Obesity and insulin resistance is associated with alterations in innate immune function. Phenotypic alterations in adaptive immune cells (T cells) play a crucial role in the macrophage (innate) inflammatory response. In this proposal, we hypothesize that depletion of T regulatory cells (Treg) in visceral adipose tissue is a key defect that worsens insulin resistance. We propose to test this hypothesis in a novel transgenic mouse model (Foxp3gfp.KI) that expresses green fluorescent protein (GFP) under control of a Foxp3 promoter allowing studies on Treg function in conjunction with studies of Treg and innate immune cells in visceral adipose of humans with obesity.
In Aim 1, we will investigate the relative proportion and determinants of Treg in obese Foxp3gfp.KI mice (C57/BL6 strain) and human subjects. Our hypothesis being that adipose tissue Treg cells are important predictors of insulin resistance and inversely correlate with the extent of adipose inflammation.
In Aim 2, we will investigate the hypothesis that in vitro differentiation of Foxp3+ T cells is critically dependent on the activation state of the adipose dendritic cells (ATD, F4/80+CD11c+) with pro-inflammatory ATD prevalent in visceral adipose of obese mice initiating less Treg differentiation than ATD in lean mice. We will investigate the role of cell contact vs. cytokine influences on Treg differentiation. In the third specific aim, we will explore the impact of Treg depletion in insulin resistance and adipose inflammation, Foxp3-GFP (C57BL/6 background) mice will undergo daily injections of antibodies against CD25 in order to deplete Tregs for a duration of 4 weeks. The mice will be randomized to a standard chow diet or high fat diet for 10 weeks. Whole body insulin sensitivity, adipose inflammation and M1/M2 phenotype of ATM/ATD population will be determined in the two groups. Our hypothesis is that Treg depletion exaggerates a pro-inflammatory phenotype in visceral adipose tissue and insulin resistance in response to diet induced obesity. Using a novel susceptible model that allows unprecedented abilities to track Treg function with confirmatory studies in human adipose samples, this proposal offers an unprecedented opportunity to elucidate relevant mechanisms responsible for the pathogenesis of insulin resistance and inflammation in obesity.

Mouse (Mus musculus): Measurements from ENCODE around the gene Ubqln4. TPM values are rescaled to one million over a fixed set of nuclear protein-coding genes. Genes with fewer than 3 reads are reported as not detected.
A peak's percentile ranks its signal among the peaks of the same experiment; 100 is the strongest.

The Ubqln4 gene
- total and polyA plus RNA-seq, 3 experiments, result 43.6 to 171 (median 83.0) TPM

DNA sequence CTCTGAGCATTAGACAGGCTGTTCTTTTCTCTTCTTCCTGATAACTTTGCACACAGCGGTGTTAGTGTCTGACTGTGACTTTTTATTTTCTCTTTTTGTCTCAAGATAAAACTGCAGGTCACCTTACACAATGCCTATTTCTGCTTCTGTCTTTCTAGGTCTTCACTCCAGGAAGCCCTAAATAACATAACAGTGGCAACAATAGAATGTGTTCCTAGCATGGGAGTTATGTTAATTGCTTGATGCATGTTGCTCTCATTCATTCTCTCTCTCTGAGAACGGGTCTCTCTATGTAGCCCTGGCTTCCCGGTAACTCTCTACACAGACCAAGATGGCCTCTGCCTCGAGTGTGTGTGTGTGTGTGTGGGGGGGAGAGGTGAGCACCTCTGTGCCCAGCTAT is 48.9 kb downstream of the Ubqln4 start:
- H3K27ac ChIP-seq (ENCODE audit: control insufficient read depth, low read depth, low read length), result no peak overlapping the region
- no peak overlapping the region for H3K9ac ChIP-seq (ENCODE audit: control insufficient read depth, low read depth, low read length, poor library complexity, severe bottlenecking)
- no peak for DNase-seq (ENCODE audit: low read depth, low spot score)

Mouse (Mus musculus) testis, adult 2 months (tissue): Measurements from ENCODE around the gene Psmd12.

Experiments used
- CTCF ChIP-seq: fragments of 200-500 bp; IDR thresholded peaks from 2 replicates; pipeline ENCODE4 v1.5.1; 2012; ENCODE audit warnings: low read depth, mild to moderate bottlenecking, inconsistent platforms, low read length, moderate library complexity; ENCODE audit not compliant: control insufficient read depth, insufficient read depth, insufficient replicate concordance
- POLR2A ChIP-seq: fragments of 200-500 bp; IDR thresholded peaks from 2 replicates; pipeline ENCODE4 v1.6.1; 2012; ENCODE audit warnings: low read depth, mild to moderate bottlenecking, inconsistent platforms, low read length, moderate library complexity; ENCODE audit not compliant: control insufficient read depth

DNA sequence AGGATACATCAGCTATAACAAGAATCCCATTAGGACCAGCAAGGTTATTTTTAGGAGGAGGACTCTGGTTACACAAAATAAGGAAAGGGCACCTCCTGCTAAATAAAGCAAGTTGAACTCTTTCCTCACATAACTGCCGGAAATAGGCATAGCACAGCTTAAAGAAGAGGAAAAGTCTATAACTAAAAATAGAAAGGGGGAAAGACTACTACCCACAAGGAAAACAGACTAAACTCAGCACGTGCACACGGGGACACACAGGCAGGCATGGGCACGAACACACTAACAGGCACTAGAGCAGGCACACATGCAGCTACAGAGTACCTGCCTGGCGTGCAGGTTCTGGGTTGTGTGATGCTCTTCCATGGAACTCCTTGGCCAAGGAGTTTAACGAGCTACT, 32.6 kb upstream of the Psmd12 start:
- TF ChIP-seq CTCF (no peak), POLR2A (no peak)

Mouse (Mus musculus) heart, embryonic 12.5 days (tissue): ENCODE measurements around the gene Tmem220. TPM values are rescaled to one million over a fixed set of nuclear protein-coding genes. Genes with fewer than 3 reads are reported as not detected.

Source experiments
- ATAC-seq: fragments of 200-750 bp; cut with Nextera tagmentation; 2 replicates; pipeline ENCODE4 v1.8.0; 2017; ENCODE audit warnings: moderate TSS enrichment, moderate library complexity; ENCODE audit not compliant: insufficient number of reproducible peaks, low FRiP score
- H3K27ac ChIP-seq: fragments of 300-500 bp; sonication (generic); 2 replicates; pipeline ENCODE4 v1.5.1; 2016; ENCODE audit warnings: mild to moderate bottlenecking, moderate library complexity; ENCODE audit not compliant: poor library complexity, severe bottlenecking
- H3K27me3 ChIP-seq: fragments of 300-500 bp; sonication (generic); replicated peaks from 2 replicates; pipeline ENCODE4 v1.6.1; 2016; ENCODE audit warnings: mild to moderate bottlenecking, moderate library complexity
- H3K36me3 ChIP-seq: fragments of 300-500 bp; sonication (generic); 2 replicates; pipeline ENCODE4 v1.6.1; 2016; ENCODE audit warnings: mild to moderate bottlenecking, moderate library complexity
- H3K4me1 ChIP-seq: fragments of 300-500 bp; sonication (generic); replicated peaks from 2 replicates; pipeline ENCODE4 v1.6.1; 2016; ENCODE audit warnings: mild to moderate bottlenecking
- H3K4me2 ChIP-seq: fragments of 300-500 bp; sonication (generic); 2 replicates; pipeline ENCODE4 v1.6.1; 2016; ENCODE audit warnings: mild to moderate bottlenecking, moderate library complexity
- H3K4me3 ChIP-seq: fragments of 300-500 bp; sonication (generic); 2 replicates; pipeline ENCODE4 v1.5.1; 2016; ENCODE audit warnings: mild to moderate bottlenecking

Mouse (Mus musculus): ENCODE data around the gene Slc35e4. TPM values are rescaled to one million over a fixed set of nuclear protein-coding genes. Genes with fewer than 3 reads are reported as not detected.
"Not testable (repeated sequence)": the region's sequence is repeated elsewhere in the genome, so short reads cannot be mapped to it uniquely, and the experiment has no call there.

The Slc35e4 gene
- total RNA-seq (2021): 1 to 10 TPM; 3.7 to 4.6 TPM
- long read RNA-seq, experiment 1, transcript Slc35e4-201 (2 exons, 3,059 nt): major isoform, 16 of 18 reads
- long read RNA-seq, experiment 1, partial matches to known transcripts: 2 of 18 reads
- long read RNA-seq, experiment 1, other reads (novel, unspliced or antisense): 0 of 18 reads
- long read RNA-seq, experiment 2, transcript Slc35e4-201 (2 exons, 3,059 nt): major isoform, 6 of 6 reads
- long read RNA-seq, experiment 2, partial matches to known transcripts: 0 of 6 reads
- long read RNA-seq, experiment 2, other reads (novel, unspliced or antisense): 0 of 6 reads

Public Health Relevance

Obesity and metabolic complications relating to obesity are spreading at epidemic proportions globally. It is now recognized that these disorders are characterized by major changes in cellular immune function. Understanding how the immune system affects susceptibility and promotes metabolic complications is central to prevention and treatment. In this study, we will perform studies in an animal model of obesity that will allow us unprecedented ability to track specific immune cells called T regulatory cells and assess how these cells affect the function of other immune cells such as effector T cells and macrophages. We will additionally perform confirmatory studies in humans with obesity to ensure applicability of findings to human disease.

National Institute of Health (NIH)
National Institute of Diabetes and Digestive and Kidney Diseases (NIDDK)
Exploratory/Developmental Grants (R21)
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Special Emphasis Panel (ZRG1-VH-F (90))
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Abraham, Kristin M
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Ohio State University
Internal Medicine/Medicine
Schools of Medicine
United States
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